While Grant returns as the top dog on the team, the Cunningham hype train will undoubtedly be what the media and fans concentrate on. How Grant handles it will in a big way decide how the season goes for the Pistons.

But you can count on Grant coming back. Boston has made noises about wanting him, but unless Jaylen Brown and multiple No. 1 draft picks are offered (unlikely), that is not happening.

Killian Hayes

Killian Hayes started out slow, took a three-month break due to injury, and came back a better player.

And remember, due to the pandemic, Hayes had no summer league or really any opportunity to work on his game with the team. In the evaluation process, not much can be gained on Hayes from this past season.

But he will start. Why? Because he was the No. 7 overall pick in the draft last year? Yup. Does Cade Cunningham pretty much play the same position as Hayes? Yeah, kind of.

Related Story. Detroit Pistons: Cade Cunningham will be drafted first and that’s a problem. light

To begin last season Hayes was handed the starting point guard position, a job he was not prepared to handle yet. Coach Dwane Casey has said Hayes will not be automatically be made a starter this year, but he would be a major leading candidate.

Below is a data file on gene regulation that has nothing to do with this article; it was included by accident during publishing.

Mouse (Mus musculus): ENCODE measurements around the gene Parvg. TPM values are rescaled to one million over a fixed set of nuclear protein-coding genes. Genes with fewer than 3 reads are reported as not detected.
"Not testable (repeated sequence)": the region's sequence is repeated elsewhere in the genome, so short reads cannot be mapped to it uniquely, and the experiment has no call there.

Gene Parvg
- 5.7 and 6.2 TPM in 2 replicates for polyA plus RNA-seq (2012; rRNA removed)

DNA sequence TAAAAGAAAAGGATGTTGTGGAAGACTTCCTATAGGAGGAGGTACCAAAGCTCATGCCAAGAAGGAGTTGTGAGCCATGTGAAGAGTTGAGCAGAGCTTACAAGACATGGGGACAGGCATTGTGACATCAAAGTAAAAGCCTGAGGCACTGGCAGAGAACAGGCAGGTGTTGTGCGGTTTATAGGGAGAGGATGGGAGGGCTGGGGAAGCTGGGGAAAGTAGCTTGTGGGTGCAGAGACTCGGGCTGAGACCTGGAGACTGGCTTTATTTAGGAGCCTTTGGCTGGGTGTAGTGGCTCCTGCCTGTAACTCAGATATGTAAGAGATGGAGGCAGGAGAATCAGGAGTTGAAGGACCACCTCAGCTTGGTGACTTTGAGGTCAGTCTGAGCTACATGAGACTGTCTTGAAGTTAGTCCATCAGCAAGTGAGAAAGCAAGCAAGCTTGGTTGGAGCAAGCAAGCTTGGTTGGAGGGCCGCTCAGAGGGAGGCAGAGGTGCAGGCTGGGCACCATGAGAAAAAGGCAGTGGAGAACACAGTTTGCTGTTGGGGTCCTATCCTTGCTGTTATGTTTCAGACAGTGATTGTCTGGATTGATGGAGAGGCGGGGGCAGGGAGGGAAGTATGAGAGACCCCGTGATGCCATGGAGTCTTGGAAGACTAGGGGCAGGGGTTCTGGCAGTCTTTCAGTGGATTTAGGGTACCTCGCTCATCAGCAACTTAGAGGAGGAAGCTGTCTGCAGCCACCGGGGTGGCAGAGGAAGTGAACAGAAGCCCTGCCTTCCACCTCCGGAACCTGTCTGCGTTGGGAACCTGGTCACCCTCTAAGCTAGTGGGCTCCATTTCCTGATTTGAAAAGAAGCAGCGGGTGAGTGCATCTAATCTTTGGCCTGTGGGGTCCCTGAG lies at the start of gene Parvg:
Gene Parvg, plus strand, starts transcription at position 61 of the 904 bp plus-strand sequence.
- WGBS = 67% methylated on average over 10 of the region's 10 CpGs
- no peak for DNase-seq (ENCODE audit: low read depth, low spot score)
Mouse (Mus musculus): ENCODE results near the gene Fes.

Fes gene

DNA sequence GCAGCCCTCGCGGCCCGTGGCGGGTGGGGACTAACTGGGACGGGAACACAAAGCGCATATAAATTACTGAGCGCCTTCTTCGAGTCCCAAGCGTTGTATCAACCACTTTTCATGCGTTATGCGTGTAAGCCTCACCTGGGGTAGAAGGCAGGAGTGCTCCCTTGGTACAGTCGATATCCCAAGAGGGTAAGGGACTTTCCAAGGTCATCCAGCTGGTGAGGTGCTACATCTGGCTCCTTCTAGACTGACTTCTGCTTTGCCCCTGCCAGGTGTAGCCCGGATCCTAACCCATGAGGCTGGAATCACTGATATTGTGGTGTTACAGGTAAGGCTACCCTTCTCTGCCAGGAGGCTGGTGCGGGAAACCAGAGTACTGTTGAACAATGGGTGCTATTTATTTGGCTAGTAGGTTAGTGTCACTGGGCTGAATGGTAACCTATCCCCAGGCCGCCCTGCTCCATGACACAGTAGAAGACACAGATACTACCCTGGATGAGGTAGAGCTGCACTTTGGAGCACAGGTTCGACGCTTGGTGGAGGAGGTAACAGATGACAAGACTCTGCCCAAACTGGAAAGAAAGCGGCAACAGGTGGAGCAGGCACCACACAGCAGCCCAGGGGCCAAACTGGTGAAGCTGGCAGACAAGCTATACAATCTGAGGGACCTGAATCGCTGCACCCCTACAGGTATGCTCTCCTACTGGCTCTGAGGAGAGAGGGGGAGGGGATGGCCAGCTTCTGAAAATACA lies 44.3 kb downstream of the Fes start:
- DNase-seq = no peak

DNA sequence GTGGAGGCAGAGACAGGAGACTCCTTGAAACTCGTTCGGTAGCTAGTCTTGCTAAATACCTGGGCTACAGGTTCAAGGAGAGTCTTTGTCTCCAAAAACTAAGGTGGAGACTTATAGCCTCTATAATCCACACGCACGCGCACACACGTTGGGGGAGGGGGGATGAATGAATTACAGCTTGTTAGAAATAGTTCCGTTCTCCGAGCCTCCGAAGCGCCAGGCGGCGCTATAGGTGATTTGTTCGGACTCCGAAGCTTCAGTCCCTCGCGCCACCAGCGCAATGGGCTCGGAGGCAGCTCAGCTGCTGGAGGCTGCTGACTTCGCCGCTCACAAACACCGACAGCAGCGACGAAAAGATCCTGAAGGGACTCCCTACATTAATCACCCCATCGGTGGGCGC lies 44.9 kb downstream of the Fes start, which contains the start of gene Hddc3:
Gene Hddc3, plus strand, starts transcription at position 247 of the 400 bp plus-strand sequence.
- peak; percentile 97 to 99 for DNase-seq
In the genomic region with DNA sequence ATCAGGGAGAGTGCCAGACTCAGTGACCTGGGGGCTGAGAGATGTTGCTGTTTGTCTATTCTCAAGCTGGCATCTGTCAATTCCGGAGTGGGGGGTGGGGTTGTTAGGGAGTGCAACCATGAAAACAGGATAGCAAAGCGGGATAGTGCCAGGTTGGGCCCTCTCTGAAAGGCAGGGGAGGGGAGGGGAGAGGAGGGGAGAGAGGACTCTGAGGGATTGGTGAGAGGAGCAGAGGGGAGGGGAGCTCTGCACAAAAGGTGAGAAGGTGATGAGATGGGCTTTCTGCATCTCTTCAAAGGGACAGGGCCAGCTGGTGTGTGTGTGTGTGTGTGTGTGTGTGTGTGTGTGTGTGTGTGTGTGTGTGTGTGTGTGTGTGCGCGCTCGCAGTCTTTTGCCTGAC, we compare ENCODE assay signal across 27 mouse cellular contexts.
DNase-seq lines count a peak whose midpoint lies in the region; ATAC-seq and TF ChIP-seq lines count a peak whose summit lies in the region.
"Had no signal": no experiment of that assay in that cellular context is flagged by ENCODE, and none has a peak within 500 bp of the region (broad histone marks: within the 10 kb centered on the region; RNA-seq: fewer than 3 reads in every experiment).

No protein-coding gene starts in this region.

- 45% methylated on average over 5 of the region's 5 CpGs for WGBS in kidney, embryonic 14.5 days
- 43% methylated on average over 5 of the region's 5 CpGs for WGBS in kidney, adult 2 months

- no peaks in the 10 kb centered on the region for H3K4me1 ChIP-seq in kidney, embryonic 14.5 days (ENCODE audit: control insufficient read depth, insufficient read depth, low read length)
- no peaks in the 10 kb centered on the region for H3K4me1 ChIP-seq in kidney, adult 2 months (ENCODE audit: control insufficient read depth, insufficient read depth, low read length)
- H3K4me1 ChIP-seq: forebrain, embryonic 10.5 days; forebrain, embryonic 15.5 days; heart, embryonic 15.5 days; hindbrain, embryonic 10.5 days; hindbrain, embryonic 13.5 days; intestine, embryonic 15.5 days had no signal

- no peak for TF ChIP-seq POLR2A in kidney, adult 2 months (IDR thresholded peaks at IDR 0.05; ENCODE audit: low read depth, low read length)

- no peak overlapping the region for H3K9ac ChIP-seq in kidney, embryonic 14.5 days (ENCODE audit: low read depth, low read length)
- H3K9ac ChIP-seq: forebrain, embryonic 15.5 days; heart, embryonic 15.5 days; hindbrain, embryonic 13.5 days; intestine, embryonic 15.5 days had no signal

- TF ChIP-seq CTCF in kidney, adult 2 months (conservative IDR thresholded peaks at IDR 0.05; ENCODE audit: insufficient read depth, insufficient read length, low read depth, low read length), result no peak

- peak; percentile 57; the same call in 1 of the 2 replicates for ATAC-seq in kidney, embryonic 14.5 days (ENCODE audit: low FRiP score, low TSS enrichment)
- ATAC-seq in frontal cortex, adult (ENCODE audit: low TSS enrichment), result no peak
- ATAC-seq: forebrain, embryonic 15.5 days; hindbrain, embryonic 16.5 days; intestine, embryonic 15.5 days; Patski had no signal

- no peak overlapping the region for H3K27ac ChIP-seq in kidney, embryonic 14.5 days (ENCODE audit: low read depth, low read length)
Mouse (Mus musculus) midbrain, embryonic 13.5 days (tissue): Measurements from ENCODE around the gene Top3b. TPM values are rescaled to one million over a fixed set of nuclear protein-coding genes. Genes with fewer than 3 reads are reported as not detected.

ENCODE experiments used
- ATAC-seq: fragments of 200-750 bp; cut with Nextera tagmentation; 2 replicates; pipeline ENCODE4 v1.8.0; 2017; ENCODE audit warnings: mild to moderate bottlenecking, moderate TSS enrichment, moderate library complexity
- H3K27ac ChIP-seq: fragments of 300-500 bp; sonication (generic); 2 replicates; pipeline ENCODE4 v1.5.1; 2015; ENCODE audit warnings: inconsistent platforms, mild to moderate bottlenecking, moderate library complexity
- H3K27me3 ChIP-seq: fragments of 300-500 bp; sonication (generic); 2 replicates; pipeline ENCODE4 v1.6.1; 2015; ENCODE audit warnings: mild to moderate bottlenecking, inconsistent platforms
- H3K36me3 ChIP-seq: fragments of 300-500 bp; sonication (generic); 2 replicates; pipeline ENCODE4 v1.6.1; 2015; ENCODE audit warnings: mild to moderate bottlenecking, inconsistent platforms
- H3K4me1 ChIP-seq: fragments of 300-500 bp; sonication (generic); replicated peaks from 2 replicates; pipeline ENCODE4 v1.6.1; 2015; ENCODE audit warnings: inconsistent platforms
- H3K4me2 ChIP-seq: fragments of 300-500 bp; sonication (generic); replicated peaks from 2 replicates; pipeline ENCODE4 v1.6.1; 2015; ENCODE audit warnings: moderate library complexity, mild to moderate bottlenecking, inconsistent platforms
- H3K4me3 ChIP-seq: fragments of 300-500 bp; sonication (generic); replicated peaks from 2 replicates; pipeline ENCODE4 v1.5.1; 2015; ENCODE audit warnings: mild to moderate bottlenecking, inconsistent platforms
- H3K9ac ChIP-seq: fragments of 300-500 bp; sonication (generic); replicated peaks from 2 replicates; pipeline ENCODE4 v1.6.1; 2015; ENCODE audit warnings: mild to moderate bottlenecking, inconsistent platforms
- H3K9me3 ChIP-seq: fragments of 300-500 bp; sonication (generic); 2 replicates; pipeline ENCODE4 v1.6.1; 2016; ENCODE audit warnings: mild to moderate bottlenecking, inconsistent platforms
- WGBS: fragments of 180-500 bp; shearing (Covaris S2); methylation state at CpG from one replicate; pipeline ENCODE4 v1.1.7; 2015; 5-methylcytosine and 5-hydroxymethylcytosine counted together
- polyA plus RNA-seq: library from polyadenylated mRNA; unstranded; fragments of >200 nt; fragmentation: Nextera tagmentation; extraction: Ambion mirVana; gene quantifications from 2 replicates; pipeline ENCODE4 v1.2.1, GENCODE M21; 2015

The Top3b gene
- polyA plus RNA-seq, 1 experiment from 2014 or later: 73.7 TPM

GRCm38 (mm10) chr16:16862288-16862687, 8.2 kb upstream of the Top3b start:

Could Detroit simply make Cunningham the starting point guard and have a shooter like Wayne Ellington start at ‘2’ guard. Sure. Might even make sense. But that will not happen.

If you think Detroit management is going to have the guy they picked seventh overall become a sub, that is not the way of the NBA world.

If Cade Cunningham comes to Detroit, he and Hayes will be the starting backcourt. Book it.

Mason Plumlee

Detroit general manager Troy Weaver took a lot of heat for signing Mason Plumlee to a three-year, $25 million contract. After a career year from the 31-year-old veteran, the heat is off.

Plumlee contributed in every category: points, rebounds, assists and was excellent at setting picks.

Was he Joel Embiid? No, but Plumlee was solid in the middle, which is what the Pistons were looking for.

With scorers like Saddiq Bey and Jerami Grant on the frontline, Plumlee is under no pressure to sport a big scoring average. He does all the little things that teammates appreciate.

Could Plumlee help a contender as a backup?. Yes. But if he wanted to do that, he would have stayed in Denver. Plumlee is not in Detroit to be a reserve, nor is he paid like one. That is why Isaiah Stewart will come off the bench this season.

Plumlee started this past year and has given the Pistons no reason to demote him.


Much like Troy Weaver said, there will not be many changes. The only new players I have are Mike Muscala and Cade Cunningham. A lot of reclamation projects brought in this season were successful, meaning those players should stay, and also will not put much of a dent in the salary cap.

Still, we will say goodbye to a few players: Sekou Doumbouya, Josh Jackson and Rodney McGruder among them.

But Detroit will have continuity, as the projected roster for 2021-22 looks a lot like the 2020-21 roster.